• Amos & Andy was OK!

    This TV series was the only show of its time to portray blacks as successful, well dressed everyday folks. The show would have been offensive only to hyper sensitive, dyed in the wool, black deadbeats. The characters were mostly honest working class people with good moral character. George Stevens was a schemer, but seldom succeeded with his schemes! Amos was depicted as the most hard working person in the cast and Sapphire was the conscience for George. The only "stereotype" in the show was the messenger boy, "Lightning"! These shows were straight forward and generally portrayed good values. Today's phony, "politically correct" depictions are mostly a lie to assuage opportunists like Jesse Jackson who makes his living by fomenting racial strife.
  • Tragically condemned greatness!

    The first tv show with an all black cast was also one of the funniest shows of televisions first decade. It is truly a shame that political correctness has taken it away from so many generations.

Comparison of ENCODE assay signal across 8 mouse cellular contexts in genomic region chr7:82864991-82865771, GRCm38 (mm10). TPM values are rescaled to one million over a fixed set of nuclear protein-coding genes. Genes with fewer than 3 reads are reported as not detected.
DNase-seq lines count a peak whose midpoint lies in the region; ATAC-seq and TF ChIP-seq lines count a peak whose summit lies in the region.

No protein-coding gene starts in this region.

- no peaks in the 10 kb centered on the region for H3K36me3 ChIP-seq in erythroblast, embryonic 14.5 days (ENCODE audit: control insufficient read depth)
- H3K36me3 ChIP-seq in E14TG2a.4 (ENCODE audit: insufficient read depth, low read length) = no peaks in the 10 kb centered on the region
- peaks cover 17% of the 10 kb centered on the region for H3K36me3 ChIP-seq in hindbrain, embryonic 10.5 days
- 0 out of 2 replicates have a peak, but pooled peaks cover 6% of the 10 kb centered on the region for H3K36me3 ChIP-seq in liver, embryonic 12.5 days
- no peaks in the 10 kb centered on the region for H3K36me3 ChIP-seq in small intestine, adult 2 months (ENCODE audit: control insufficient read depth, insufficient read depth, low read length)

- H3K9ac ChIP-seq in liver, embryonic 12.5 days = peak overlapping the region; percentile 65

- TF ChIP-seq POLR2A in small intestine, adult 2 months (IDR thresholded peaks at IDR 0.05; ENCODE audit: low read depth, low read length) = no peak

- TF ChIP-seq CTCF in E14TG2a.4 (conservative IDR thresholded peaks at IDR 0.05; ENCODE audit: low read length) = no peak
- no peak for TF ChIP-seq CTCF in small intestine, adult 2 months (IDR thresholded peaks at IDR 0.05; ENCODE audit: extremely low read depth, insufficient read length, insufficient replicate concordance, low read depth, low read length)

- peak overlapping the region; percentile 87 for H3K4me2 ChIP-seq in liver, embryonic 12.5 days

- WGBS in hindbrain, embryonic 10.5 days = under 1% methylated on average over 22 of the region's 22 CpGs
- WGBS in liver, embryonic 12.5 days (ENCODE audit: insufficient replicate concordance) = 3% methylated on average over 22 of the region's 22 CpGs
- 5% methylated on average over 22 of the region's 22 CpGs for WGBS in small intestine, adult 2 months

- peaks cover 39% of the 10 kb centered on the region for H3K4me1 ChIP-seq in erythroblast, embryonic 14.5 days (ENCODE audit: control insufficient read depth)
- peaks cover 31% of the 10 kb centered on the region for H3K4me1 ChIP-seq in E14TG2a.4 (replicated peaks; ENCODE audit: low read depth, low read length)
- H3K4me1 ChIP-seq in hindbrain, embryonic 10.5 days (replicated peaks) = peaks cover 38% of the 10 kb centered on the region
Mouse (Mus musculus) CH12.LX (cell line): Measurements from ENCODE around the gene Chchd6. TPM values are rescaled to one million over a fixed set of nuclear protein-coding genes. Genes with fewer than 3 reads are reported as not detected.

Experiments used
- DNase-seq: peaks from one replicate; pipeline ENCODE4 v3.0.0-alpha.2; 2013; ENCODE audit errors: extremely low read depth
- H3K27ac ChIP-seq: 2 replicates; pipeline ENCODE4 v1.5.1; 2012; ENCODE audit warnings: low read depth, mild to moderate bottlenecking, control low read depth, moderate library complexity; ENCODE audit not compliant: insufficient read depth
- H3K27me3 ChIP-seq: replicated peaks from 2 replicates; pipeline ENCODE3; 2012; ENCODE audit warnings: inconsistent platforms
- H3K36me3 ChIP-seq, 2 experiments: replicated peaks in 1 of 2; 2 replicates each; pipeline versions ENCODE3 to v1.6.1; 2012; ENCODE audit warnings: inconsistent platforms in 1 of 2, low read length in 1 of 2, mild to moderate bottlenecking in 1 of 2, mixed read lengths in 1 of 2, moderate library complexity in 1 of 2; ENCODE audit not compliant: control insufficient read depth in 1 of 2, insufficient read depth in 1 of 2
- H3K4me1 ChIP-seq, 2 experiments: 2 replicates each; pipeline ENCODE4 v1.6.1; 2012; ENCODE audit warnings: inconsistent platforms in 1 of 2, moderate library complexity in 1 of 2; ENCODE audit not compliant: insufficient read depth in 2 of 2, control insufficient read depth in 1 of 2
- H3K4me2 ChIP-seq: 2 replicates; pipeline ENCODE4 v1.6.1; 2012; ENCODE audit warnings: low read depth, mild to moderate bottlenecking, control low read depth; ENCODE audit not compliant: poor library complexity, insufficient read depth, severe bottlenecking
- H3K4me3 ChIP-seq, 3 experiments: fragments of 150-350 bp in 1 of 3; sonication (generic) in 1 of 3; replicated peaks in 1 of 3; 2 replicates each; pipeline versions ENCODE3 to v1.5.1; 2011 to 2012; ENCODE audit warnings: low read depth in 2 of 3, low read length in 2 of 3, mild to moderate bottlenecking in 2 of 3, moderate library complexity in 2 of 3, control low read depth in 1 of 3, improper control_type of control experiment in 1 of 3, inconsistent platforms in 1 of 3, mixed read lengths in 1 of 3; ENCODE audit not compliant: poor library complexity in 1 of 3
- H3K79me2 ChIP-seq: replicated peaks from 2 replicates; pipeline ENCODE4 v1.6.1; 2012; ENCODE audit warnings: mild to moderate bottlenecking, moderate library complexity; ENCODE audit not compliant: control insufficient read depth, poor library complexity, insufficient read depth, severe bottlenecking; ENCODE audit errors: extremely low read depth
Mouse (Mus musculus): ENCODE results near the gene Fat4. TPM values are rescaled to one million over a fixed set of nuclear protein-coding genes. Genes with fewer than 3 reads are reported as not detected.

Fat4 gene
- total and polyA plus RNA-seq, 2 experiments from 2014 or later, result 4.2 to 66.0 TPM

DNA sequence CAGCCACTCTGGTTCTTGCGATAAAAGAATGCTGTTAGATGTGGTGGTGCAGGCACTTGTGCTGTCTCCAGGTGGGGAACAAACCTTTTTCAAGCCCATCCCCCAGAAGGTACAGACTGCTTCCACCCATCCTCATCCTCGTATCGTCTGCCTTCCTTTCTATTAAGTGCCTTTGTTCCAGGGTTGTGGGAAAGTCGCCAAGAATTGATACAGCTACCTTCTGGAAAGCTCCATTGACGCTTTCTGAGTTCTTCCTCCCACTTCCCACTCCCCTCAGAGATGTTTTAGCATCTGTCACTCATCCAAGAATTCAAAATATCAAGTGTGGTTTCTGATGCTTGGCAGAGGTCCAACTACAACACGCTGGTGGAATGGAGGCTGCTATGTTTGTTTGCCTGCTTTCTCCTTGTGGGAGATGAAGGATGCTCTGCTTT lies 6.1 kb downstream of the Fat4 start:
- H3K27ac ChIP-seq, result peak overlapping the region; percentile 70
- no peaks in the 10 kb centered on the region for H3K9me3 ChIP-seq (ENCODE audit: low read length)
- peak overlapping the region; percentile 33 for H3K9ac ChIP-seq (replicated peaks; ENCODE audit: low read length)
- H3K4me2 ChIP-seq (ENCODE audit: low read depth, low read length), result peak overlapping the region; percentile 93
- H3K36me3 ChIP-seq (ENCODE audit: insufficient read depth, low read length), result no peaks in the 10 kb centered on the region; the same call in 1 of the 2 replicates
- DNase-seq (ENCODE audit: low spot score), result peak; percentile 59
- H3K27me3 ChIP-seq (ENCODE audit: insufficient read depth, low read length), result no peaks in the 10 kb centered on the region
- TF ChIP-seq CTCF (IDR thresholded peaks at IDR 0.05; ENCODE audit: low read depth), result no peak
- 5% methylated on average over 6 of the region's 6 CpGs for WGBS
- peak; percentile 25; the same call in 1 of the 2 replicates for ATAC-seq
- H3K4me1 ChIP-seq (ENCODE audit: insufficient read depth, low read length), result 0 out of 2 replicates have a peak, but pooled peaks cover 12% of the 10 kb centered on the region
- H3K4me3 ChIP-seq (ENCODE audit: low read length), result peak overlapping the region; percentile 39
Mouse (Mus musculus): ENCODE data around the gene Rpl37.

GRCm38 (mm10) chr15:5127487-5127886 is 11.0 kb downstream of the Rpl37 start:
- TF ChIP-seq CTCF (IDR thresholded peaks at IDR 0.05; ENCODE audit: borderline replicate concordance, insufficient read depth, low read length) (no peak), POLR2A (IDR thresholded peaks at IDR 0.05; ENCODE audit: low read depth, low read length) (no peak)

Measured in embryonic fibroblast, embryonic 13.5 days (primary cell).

There were many "intelligent/normal" characters on this show, Alvin Childress as Amos Jones being chief among them.

    Tim Moore's Kingfish Stevens, Spencer Williams Jr.'s Andy Brown & Johnny Lee's Algonquin J. Calhoun were broad comic characters and not meant as racial stereotypes. At least that isn't what the actors intended. They just wanted to make people laugh.

    Yes the characters were "goofballs" in the same sense that Fred Sanford, Cramer, Gilligan and even the Three Stooges were, the fact remains that they were talented and they were funny.

    One of my favorite episodes is "Rare Coin". There has rarely been anything funnier than Andy using a nickel worth $250 in a pay phone, then he and Kingfish spend the rest of the episode trying to retrieve it.

    It is such a shame that a segment of the population can't accept this show for what it is, a tremendously funny situation comedy with broad comic performances. They would rather desecrate the brilliant performances of truly gifted actors.

    All those who condemned this show, its cast & their performances to the point of banishment accomplished, was to stifle the progress these great performers made in the industry.

    The cast of "Amos 'N Andy" were decades ahead of their time, and made great strides and advances for black performers in show business at the dawn of television history.
  • Amos and Andy